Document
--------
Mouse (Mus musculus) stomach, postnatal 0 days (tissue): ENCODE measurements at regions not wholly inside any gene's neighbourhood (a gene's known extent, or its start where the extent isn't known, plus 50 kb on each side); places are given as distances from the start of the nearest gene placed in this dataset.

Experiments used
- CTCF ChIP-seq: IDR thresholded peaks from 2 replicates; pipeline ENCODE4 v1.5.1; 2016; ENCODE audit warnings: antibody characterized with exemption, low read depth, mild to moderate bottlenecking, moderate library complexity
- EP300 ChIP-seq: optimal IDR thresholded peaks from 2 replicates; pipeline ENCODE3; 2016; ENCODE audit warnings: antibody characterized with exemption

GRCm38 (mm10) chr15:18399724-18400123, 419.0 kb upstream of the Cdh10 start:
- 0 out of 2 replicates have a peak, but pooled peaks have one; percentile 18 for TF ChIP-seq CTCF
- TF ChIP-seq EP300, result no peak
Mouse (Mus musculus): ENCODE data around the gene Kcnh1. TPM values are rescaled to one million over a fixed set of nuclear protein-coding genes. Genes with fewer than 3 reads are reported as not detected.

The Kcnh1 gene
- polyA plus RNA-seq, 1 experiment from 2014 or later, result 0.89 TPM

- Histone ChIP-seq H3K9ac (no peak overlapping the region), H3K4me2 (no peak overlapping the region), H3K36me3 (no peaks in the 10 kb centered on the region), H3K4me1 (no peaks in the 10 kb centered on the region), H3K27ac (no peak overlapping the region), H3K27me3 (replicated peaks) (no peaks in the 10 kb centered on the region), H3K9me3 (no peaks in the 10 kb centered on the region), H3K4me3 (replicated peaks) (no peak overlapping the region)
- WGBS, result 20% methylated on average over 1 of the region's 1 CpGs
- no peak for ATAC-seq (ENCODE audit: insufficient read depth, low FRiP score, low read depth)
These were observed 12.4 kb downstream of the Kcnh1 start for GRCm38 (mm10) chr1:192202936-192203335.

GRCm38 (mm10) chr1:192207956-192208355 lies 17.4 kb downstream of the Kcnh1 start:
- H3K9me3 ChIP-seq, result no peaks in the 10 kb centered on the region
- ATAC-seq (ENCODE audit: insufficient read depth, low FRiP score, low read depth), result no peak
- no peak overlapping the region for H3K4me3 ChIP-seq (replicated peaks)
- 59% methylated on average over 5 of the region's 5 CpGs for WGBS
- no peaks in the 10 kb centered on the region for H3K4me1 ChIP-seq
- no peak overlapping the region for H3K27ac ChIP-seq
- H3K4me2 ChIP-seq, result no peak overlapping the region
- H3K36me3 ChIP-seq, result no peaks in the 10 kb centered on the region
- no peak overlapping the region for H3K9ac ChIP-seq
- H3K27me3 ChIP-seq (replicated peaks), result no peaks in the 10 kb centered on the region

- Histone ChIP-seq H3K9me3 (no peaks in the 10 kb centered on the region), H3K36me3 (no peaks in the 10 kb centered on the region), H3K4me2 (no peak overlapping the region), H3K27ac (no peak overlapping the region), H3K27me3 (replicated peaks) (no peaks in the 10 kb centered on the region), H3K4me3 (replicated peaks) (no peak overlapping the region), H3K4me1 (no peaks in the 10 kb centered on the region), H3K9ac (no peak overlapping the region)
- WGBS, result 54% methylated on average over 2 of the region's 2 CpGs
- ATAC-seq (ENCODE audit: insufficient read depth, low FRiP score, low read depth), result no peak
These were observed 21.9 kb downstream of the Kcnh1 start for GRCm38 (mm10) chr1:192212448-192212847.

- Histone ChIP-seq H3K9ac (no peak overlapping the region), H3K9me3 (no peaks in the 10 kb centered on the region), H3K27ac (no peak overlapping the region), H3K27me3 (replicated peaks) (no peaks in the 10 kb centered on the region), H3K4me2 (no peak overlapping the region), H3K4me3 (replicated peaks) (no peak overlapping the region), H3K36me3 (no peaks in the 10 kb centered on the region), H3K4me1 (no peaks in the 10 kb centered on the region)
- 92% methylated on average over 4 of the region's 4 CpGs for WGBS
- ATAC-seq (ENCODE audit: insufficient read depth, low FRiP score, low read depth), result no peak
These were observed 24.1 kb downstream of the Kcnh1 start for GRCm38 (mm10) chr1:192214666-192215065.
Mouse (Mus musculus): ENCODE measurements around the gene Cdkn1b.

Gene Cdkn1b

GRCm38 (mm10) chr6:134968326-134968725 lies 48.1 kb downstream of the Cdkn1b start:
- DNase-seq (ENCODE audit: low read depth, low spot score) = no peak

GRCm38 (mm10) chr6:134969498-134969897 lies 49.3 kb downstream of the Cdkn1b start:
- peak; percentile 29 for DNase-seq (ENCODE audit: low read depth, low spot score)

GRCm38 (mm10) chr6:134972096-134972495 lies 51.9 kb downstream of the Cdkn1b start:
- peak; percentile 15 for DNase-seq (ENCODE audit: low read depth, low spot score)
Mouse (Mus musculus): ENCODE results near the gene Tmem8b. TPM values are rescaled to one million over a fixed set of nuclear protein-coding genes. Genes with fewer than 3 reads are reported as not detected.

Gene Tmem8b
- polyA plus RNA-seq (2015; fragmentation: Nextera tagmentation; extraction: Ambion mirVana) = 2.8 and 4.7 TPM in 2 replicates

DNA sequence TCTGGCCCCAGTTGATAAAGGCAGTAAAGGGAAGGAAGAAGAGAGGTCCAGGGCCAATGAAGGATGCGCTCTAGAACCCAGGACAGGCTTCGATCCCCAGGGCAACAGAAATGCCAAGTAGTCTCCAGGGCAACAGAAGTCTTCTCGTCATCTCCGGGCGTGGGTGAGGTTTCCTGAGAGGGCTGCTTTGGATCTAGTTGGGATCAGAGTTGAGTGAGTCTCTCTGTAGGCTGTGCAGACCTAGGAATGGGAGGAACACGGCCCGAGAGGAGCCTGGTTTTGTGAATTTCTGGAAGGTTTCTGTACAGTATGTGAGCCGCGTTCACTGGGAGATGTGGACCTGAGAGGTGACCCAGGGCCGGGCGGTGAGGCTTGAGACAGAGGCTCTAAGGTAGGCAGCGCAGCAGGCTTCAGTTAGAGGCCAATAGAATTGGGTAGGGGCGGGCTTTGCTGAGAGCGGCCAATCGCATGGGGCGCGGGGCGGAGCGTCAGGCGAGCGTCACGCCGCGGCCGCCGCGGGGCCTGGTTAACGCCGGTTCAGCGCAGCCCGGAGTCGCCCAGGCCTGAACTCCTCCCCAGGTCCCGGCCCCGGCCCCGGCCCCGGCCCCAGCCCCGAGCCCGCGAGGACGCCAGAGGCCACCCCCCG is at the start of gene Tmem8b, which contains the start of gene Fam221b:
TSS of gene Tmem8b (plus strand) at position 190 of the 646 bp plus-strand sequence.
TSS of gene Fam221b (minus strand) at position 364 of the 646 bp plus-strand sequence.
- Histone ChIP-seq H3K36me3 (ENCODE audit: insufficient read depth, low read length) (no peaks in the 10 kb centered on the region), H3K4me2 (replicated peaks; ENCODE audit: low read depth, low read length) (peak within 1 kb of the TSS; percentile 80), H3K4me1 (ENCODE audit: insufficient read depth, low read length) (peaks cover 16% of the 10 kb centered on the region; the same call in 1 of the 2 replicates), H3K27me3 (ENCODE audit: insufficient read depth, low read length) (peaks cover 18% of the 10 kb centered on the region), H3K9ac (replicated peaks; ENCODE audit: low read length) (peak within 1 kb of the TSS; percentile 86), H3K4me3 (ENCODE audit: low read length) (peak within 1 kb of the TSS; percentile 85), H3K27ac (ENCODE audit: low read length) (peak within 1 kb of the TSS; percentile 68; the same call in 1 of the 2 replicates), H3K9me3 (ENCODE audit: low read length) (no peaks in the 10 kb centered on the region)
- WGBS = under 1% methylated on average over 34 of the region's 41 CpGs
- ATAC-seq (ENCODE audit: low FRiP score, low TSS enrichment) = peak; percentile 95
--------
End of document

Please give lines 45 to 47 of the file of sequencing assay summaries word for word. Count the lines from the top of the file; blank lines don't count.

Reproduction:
DNA sequence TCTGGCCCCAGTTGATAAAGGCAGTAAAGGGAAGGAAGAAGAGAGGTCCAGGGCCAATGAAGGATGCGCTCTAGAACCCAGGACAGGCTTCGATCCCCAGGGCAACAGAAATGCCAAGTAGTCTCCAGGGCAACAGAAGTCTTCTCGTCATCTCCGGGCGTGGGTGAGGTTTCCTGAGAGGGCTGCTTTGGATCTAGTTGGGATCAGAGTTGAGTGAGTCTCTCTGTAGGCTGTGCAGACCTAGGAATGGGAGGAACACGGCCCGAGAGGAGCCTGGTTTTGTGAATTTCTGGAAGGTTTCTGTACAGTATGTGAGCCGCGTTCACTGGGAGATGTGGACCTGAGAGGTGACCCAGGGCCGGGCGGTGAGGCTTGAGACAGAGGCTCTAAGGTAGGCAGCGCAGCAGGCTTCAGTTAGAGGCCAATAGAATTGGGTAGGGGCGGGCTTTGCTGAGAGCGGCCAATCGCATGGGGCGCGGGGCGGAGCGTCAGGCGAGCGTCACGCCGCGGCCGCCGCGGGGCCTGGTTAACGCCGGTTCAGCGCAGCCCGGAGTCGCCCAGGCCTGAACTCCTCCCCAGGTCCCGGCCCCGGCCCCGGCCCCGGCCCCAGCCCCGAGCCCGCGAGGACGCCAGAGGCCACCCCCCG is at the start of gene Tmem8b, which contains the start of gene Fam221b:
TSS of gene Tmem8b (plus strand) at position 190 of the 646 bp plus-strand sequence.
TSS of gene Fam221b (minus strand) at position 364 of the 646 bp plus-strand sequence.